First Reaction: David Fincher's Fantastic 'The Social Network'
by Alex Billington
September 17, 2010
Last night I finally caught a screening of David Fincher's The Social Network, otherwise known as "The Facebook Movie" (it's so much more than that), and like everyone else, I thought it was fantastic. However, unlike everyone else, I didn't love it. But it's also one of those incredible films that makes your mind whirl with so many thoughts as soon as it ends, and it's one of those films that I must see a second time to get a true grasp of my actual feelings on it (that seems to be happening often this year). As you may have already heard, it truly represents our contemporary society and this new generation in way no film has ever before.
The Social Network is, first and foremost, an utterly fascinating character study the likes of only someone as talented/brilliant as David Fincher could deliver. In anyone else's hands, this wouldn't have been crafted with as much attention-to-detail and subtle finesse, and I truly love Fincher for that. It's a hell of a year for character studies and, along with Darren Aronofsky's Black Swan, I think The Social Network stands at the top. It's less about Facebook and more about the relationships between the key people the story is about and what it's like in modern society for someone that young to work his way to the top of the power/money food chain. Each one of those "characters" is crafted so flawlessly and Aaron Sorkin deserves the Oscar for this.
Again, this is one of those films that I'm fighting my feelings over, because I wanted to love it with every last ounce, but couldn't. I think it's just missing a small bit of Fincher "magic" in my honest opinion, the same bit of "magic" that makes Fight Club as untouchably amazing as it is, and I don't think The Social Network tops that Fincher film. However, it does deliver along the same lines as Zodiac or Benjamin Button as a film that without too much Hollywood influence explores a story of one individual and how his life affects and is affected by those around him. It just so happens that this story is about Mark Zuckerberg, the co-founder of Facebook, and the script about his captivating story is one of the best that Aaron Sorkin has ever written.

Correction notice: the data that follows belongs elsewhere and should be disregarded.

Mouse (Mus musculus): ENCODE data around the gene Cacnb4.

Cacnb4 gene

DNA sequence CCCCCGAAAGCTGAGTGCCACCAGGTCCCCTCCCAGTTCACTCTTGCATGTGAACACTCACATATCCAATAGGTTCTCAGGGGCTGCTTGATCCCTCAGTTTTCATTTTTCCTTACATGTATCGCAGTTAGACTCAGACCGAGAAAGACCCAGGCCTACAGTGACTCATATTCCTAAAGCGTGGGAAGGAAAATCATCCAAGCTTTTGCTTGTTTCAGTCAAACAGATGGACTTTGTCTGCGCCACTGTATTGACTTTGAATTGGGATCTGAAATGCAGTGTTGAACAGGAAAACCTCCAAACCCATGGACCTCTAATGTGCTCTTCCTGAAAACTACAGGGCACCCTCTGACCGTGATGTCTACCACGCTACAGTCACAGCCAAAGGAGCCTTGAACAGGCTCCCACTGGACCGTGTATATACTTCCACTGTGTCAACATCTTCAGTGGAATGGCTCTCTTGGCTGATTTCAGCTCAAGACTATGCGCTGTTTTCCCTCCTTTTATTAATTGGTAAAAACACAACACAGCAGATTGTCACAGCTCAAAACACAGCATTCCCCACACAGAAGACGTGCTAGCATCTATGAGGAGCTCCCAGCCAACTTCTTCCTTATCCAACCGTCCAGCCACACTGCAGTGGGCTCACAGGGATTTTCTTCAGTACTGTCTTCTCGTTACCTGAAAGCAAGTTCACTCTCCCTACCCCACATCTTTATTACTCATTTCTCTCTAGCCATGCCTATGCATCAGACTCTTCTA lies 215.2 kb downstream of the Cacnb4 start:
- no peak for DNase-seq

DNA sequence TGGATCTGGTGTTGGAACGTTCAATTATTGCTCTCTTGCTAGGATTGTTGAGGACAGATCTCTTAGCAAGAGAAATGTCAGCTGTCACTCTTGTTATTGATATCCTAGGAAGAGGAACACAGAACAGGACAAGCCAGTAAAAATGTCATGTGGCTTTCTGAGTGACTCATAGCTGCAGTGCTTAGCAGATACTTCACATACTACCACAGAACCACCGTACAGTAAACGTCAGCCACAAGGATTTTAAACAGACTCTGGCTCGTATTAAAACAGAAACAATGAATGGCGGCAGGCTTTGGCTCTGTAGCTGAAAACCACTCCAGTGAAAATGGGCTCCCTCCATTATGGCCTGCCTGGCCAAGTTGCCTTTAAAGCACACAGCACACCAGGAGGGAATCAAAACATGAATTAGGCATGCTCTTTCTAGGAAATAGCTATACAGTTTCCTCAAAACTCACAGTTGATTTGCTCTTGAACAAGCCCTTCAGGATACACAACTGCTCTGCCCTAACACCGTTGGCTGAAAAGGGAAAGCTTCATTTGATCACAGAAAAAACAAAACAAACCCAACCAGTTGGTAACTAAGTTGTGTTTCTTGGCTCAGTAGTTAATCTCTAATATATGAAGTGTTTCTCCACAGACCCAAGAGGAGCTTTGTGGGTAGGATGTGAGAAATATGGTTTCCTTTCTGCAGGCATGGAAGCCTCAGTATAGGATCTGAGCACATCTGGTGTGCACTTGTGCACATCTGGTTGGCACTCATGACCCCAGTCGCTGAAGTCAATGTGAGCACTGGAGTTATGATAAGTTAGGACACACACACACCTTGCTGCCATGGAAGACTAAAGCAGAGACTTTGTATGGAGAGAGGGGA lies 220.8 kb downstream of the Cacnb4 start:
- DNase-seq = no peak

One area I'm not going to touch on is the accuracy of Zuckerberg's story and the controversial founding of Facebook, as that's a topic that can be debated endlessly another time. But as for the film, the topics that it delves into regarding relationships amongst the characters (each with their own unique traits: loneliness, individualism, jealousy, selfishness, lust for power) were fascinating. There were many times I found myself sitting in awe watching some brilliantly filmed scenes unfolding on the screen in front of me. It plays like an incredible book that you can't put down and just want to keep reading straight through to the end. And how often does anyone feel that way about a movie? Not often, I'd say, which is mostly what makes this so great.
Yes, Jesse Eisenberg (who I'm not normally fond of) as Zuckerberg even impressed me. Never once did I even think I was watching Eisenberg, only Mark as he, often foolishly, attempted to battle legal threats and defend his creation. Andrew Garfield, as the other co-founder Eduardo Saverin, steps up his game, too. Justin Timberlake as Sean Parker was also great. The performances are all fantastic, the cinematography is gorgeous as always in a Fincher film, the editing is phenomenal (another great aspect that deserves Oscar consideration), the dialogue was fast-paced in a completely modern societal way, and Fincher made sure to get every detail correct (which included properly using tech terms like Apache, MySQL and wget).
A few of my complaints stem from the ending, which was a bit too abrupt and lacked the truly monumental revelation that it felt like it was going to eventually deliver; as well as a few other campier moments in the film, especially one scene where Saverin's girlfriend (played by Brenda Song) was yelling at him about his Facebook relationship status. But my issues were few and far between and as I mentioned earlier, it was easy to find myself completely lost in this. In fact, that's why I thought the ending hit so soon, I was still lost in it and all of a sudden it was over. But then comes the immediate reaction/reflection, though, and that's where The Social Network really hits it home. It's the fact that the discussions this is causing are so vividly thought provoking that, in retrospect, they are what makes this better than my own feelings are initially telling me.
What I'm actually on the edge of my seat about is what will happen with this upon release. It's a film that is truly representative of this generation (in so many perfect ways) and is also the first to treat a riveting story from this generation with as much respect as a classic story from far back in history. Even the tech terms I mentioned, the fact that they were used, shows that Sorkin and Fincher are proving to Hollywood that you can tell an incredible story without dumbing down those elements. It is that care and concern that Sorkin and Fincher and everyone involved put into it that makes this such a fantastic, instantly unforgettable, and endlessly discussable movie, that will hopefully have as lasting of a societal impact as Facebook has itself.